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I Equation Needed for Calculating Fluid Pressure In a Pipe

  1. Jan 1, 2017 #1
    A friend is planning to utilize a local stream to create electric power. The source of the stream is a small pond. He plans to have a 5 inch pipe start at/near the bottom of the pond and this pipe will follow the stream approximately 1056 feet to a culvert where he wants to put the generator. The drop in elevation is about 40 feet. The pipe will obviously be closed and have no air. Towards the end, the pipe diameter will be reduced, and I know that the velocity will increase and I'll need to use bernoulli's equation but before we even get to that point I need to know how much pressure will be coming out at the end of that pipe and I haven't been able to find an appropriate equation or method of getting there.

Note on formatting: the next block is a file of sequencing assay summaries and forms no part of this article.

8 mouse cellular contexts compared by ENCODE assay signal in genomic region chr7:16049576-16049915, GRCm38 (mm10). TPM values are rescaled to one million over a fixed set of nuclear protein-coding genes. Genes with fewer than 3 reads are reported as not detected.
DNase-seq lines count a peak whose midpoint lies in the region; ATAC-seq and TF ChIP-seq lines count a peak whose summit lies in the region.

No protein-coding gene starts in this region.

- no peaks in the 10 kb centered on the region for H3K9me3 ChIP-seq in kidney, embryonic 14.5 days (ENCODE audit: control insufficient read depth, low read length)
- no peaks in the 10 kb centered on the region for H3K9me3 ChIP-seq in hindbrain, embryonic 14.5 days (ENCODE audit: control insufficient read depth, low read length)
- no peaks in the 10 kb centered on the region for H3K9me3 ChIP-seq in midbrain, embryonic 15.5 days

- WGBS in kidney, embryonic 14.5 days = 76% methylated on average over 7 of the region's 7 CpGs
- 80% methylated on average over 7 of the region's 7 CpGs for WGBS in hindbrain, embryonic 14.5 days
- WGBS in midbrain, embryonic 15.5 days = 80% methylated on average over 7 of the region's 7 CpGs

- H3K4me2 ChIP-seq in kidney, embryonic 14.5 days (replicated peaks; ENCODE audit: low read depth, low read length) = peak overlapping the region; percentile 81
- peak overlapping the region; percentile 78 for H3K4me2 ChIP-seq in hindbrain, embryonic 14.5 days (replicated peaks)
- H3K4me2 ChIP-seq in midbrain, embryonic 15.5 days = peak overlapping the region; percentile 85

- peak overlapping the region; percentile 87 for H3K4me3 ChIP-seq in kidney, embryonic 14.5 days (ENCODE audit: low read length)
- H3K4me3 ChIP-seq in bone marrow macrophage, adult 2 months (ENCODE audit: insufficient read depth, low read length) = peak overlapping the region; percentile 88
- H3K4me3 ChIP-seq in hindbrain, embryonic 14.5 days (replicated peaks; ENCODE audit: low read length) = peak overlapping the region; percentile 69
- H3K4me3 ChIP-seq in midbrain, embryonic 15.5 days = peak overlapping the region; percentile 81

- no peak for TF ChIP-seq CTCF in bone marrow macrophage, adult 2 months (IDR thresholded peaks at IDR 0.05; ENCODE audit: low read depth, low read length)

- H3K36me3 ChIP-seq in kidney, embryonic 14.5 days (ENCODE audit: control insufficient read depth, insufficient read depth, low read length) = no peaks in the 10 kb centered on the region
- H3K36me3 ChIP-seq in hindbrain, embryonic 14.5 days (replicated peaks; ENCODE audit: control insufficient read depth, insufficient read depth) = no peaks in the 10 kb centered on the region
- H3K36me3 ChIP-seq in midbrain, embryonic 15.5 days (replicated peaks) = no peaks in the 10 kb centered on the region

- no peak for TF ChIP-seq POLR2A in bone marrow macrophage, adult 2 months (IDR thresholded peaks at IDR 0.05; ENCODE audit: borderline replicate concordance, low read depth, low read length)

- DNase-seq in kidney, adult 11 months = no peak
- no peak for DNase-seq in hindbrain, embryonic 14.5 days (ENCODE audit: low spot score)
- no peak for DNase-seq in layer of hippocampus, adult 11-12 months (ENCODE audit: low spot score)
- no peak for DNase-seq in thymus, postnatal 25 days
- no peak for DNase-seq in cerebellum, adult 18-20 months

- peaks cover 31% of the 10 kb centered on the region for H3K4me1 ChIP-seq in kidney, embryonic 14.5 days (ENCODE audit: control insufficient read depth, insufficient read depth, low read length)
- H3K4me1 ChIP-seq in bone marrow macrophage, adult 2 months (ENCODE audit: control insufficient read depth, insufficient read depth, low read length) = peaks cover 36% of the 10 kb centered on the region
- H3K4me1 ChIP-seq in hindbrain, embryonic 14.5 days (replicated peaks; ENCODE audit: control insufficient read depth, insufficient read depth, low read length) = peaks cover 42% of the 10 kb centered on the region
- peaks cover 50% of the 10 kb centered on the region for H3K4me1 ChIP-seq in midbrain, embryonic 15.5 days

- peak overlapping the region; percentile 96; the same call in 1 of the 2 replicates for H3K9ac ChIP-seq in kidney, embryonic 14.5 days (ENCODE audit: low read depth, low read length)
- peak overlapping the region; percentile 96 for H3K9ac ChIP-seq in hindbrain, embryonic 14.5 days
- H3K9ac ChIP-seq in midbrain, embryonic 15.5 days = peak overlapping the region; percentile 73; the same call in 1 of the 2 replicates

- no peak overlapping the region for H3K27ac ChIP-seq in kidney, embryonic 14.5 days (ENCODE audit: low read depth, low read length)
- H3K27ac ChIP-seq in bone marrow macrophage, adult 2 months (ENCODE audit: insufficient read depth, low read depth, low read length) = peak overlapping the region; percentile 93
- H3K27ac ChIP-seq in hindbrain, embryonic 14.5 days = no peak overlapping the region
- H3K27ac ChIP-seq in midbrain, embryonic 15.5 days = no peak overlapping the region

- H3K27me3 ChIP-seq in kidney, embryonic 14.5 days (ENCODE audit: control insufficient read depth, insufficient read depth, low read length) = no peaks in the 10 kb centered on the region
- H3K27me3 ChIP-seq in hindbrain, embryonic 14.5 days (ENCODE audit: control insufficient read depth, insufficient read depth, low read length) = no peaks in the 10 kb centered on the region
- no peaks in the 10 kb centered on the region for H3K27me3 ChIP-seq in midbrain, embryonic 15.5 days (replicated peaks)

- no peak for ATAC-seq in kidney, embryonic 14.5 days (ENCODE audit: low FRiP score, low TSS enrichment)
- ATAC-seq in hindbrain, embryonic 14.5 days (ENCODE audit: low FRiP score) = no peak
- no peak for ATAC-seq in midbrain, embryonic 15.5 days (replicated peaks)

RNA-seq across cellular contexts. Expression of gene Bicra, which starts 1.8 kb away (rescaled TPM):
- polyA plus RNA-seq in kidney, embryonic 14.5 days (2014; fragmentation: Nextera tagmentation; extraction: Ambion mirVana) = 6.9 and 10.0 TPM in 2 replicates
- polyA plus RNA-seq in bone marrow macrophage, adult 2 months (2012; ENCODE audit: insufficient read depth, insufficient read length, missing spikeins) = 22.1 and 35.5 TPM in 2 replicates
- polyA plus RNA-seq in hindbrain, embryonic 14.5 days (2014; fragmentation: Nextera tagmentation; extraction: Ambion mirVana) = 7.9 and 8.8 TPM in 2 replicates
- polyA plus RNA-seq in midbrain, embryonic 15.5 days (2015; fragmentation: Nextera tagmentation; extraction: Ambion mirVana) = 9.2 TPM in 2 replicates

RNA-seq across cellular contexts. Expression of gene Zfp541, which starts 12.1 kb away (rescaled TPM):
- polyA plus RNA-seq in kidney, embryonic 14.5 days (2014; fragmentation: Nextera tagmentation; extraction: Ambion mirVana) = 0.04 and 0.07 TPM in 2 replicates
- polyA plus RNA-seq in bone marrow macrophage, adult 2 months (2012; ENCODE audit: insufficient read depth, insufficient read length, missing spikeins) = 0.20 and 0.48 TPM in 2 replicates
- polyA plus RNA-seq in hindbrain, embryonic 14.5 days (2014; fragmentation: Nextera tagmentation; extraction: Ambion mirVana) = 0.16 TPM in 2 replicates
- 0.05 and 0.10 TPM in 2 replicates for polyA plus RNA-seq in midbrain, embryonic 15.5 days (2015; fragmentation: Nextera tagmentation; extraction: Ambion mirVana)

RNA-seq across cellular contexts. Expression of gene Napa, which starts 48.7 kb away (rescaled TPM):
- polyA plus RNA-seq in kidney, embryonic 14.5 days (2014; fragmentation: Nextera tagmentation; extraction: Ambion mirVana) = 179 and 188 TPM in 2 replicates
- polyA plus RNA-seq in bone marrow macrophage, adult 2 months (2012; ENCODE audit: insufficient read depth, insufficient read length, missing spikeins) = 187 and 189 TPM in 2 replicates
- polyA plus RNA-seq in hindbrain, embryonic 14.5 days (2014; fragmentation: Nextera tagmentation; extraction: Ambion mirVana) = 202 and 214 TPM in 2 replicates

2. jcsd
  3. Jan 1, 2017 #2

    anorlunda

    Staff: Mentor

    :welcome:

    I just googled "40 feet head to psi" and it gave me the answer 17.32 psi.

    That will be the pressure at zero flow. From that you must subtract the pressure drop due to friction. Google "friction loss pipe calculator.

    With such a long pipe, the inertia will be a significant factor. If you shut the valve suddenly at the generator end, the pressure will surge and it could burst the pipe. Shut a valve suddenly at the pond end could implode the pipe.

    The key to all such calculations is the flow rate and the power generation.

    How much water flow is expected?

    How much power do you need to generate to declare it a success?

    Another Google search, "DIY hydro generator" returned 6360 hits. With a little bit of study, you can learn much from those who have gone before.

    Good luck.
     
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